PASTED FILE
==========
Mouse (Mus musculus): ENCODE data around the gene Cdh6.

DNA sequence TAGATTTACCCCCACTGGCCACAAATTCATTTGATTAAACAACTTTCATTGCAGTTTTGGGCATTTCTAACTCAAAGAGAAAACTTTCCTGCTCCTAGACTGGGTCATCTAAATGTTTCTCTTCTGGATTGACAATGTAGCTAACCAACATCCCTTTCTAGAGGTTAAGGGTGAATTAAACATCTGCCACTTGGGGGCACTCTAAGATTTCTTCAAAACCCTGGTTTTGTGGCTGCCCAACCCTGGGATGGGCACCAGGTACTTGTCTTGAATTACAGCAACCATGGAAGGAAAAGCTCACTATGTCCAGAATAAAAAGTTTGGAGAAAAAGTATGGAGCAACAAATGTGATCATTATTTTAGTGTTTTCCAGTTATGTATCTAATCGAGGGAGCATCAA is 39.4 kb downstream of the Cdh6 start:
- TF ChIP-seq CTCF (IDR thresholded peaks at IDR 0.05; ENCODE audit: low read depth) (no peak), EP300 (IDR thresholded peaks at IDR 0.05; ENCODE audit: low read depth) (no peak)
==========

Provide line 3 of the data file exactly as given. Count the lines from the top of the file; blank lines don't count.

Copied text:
- TF ChIP-seq CTCF (IDR thresholded peaks at IDR 0.05; ENCODE audit: low read depth) (no peak), EP300 (IDR thresholded peaks at IDR 0.05; ENCODE audit: low read depth) (no peak)